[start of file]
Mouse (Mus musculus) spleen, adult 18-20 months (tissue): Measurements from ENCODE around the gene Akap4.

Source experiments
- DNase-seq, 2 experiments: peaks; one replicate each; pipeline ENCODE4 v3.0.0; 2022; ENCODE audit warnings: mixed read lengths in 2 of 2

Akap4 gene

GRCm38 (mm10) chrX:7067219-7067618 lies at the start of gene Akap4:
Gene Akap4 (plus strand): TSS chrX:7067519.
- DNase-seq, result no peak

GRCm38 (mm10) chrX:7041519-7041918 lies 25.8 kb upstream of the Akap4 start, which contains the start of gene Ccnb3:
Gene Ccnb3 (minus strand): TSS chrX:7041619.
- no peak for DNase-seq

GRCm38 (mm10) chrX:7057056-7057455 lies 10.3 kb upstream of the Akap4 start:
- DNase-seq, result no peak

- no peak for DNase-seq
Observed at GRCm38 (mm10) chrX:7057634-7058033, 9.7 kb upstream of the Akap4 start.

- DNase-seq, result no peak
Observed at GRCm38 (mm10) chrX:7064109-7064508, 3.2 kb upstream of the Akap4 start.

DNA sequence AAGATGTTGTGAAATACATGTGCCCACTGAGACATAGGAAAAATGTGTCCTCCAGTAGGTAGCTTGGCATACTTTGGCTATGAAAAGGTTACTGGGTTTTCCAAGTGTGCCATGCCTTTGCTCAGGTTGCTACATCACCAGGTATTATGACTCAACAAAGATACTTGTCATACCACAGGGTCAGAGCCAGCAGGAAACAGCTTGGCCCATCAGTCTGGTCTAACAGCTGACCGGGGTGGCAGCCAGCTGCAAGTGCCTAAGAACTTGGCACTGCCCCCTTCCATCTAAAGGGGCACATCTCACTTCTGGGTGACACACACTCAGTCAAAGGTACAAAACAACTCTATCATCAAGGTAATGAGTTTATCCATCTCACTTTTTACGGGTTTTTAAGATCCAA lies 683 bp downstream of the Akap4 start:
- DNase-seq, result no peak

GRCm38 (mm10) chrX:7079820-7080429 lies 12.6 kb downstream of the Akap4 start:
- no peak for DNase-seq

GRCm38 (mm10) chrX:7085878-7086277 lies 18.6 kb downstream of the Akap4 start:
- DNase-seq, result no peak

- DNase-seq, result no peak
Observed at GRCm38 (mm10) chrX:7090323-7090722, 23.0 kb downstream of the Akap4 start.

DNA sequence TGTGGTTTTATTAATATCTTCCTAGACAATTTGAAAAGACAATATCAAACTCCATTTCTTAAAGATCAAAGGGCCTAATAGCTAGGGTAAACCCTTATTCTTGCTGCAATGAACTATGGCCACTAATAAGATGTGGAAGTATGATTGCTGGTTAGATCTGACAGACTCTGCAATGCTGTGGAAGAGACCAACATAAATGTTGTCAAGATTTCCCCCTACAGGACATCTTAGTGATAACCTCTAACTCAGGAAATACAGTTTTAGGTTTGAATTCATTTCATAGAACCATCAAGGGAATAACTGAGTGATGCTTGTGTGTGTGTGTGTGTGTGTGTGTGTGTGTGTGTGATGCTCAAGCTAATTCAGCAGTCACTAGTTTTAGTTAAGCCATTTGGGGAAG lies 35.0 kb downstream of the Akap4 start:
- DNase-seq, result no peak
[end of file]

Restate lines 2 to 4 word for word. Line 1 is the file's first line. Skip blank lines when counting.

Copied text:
Source experiments
- DNase-seq, 2 experiments: peaks; one replicate each; pipeline ENCODE4 v3.0.0; 2022; ENCODE audit warnings: mixed read lengths in 2 of 2

Akap4 gene